|                 Host                                  |
|                                                       | 
|+--------------------+                                 |
||   Container        |                                 |
||                    |                                 |
||               +----|          +------------+      +-----+
||               |    |          |            |      |     |
||               |tap0|----------| slirp4netns|------| eth |
||               |    |          |            |      |     |
||               +----|          +------------+      +-----+
||                    |                                 |
|+--------------------+                                 |

Allow rootless container to ping through the physical network

sysctl -w "net.ipv4.ping_group_range=0 2000000"

ping_group_range determines the GID range of groups which their users are allowed to create IPPROTO_ICMP sockets. By default this range is 1 0 which means no one is allowed to create IPPROTO_ICMP sockets except root.

Create a sandbox and launch a Bash shell. Get its PID.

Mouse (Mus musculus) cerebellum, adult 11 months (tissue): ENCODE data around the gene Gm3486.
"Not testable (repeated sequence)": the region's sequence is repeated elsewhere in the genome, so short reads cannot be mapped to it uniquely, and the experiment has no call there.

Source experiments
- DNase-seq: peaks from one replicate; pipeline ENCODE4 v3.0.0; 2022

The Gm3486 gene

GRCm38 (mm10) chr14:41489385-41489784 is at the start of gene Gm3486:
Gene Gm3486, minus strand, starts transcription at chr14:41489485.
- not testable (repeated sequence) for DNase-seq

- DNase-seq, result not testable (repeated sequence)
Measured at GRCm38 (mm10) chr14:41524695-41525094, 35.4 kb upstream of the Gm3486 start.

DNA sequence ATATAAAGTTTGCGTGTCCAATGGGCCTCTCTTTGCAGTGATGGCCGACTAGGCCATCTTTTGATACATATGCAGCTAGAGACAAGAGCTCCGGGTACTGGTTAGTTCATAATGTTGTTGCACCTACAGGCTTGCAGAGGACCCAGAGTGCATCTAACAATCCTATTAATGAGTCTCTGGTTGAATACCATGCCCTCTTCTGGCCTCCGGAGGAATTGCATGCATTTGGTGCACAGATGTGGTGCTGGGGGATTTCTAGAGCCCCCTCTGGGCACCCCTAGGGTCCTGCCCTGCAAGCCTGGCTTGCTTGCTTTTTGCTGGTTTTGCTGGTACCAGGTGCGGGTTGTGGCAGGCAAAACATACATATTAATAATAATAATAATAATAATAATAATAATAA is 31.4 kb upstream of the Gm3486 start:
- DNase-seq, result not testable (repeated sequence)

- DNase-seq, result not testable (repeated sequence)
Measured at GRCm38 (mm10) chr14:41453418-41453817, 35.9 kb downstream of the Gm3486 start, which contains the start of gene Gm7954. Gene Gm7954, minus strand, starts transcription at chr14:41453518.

$ unshare -unUr /bin/bash
echo $$

Configure a device in the network namespace used by PID 117140. tap0 is the name of the device.

$ slirp4netns -c 117140 tap0
sent tapfd=6 for tap0
received tapfd=6
Starting slirp
* MTU:             1500
* Network:
* Netmask:
* Gateway:
* DNS:   
* DHCP begin:
* DHCP end:
* Recommended IP:
WARNING:* on the host is accessible as (set --disable-host-loopback to prohibit connecting to*)

The tap0 network adapted is created and configured in the sandbox.

# ip a
1: lo: <LOOPBACK,UP,LOWER_UP> mtu 65536 qdisc noqueue state UNKNOWN group default qlen 1000
    link/loopback 00:00:00:00:00:00 brd 00:00:00:00:00:00
    inet scope host lo
       valid_lft forever preferred_lft forever
    inet6 ::1/128 scope host
       valid_lft forever preferred_lft forever
2: tap0: <BROADCAST,UP,LOWER_UP> mtu 1500 qdisc fq_codel state UNKNOWN group default qlen 1000
    link/ether 62:e3:6e:95:43:8d brd ff:ff:ff:ff:ff:ff
    inet brd scope global tap0
       valid_lft forever preferred_lft forever
    inet6 fe80::60e3:6eff:fe95:438d/64 scope link
       valid_lft forever preferred_lft forever
# ping -c 3
PING ( 56(84) bytes of data.
64 bytes from icmp_seq=1 ttl=255 time=10.3 ms
64 bytes from icmp_seq=2 ttl=255 time=8.06 ms
64 bytes from icmp_seq=3 ttl=255 time=7.19 ms

--- ping statistics ---
3 packets transmitted, 3 received, 0% packet loss, time 2003ms
rtt min/avg/max/mdev = 7.193/8.520/10.305/1.310 ms